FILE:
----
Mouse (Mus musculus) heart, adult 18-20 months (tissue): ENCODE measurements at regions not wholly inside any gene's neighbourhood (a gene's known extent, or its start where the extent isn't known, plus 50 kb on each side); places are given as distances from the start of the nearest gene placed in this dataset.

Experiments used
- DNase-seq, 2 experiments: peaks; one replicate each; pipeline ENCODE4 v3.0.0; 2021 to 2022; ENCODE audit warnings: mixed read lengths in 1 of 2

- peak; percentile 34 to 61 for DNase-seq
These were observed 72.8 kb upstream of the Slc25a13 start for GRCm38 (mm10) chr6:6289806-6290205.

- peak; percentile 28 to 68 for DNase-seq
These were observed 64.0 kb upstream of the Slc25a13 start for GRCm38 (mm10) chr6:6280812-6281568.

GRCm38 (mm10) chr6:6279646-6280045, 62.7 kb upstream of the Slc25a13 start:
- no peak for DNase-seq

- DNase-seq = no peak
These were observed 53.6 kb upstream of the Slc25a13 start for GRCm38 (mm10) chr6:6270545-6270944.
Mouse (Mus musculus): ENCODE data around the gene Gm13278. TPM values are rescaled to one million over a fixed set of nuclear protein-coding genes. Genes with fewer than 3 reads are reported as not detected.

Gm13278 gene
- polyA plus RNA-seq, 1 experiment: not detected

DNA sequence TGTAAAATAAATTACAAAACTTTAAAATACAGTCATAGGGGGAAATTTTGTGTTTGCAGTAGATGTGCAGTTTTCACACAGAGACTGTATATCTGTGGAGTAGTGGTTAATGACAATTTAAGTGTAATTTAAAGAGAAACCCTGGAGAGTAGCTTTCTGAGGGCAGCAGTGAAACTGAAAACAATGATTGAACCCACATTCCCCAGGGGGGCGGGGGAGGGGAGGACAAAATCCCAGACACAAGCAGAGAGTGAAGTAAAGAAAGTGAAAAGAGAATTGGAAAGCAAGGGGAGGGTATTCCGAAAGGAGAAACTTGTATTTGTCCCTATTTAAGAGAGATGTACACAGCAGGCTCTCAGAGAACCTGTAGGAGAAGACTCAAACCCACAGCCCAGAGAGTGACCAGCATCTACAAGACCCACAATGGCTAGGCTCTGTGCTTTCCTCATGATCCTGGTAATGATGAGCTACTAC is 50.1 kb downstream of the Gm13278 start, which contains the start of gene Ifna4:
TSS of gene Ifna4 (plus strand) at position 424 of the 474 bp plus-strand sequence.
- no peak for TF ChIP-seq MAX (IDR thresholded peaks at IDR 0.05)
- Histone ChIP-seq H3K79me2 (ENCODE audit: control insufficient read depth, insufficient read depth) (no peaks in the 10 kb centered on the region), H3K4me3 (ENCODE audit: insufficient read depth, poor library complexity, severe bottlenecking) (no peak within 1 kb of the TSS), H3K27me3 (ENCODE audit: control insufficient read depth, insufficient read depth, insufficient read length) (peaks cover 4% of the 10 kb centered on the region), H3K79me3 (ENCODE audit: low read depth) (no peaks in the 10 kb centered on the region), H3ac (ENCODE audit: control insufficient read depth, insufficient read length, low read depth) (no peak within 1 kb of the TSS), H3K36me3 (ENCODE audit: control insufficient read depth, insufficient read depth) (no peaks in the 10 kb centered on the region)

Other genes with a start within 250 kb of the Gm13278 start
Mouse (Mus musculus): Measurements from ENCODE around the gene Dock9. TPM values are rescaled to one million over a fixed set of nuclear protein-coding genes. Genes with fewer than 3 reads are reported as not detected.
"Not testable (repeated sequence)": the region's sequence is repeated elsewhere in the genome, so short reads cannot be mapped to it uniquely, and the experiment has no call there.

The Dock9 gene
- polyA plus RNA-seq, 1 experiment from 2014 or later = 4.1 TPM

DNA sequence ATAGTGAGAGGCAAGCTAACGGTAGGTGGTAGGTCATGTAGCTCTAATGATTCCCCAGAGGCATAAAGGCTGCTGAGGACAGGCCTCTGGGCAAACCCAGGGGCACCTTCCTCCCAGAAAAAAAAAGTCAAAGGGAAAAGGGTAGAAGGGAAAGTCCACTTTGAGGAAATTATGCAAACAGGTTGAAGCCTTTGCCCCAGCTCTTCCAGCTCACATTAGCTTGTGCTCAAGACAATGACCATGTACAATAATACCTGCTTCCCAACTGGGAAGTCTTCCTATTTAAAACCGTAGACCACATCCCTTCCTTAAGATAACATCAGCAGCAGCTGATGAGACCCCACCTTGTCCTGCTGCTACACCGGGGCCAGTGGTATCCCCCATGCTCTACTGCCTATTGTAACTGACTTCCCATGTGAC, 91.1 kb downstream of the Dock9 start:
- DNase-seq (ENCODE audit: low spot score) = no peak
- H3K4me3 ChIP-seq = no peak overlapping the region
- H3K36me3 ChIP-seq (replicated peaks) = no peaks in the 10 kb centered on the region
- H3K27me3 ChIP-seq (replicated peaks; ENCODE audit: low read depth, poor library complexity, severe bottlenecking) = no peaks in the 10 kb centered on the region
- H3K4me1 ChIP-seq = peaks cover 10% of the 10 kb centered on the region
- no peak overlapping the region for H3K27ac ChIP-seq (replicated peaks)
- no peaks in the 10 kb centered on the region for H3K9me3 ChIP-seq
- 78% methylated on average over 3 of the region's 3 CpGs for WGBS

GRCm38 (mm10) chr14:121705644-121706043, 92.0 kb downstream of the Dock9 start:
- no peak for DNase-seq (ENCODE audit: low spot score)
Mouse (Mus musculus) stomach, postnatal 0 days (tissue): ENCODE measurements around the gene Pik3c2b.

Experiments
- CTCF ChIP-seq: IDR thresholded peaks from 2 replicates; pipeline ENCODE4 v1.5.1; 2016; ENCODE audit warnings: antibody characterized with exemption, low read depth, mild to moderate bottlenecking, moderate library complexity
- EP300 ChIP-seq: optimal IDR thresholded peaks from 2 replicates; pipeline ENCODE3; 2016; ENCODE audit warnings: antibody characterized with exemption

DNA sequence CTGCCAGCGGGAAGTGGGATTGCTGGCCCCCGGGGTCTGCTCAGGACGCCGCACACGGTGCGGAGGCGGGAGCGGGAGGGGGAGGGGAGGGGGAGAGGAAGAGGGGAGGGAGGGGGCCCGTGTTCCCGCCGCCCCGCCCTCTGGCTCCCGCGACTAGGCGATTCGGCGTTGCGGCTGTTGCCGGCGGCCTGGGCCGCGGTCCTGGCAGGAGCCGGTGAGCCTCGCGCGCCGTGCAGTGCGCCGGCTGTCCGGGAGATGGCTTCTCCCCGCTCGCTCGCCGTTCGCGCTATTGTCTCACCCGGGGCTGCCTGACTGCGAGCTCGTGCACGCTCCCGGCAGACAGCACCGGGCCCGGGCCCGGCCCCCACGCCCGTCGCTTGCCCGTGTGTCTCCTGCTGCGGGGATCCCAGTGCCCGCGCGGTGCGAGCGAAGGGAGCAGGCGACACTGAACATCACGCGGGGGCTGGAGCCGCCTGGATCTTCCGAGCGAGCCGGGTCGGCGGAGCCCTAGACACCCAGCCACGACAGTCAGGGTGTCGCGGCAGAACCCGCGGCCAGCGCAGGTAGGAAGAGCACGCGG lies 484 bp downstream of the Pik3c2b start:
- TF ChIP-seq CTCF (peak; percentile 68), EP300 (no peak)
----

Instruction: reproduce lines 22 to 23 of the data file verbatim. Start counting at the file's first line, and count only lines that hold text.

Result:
The Dock9 gene
- polyA plus RNA-seq, 1 experiment from 2014 or later = 4.1 TPM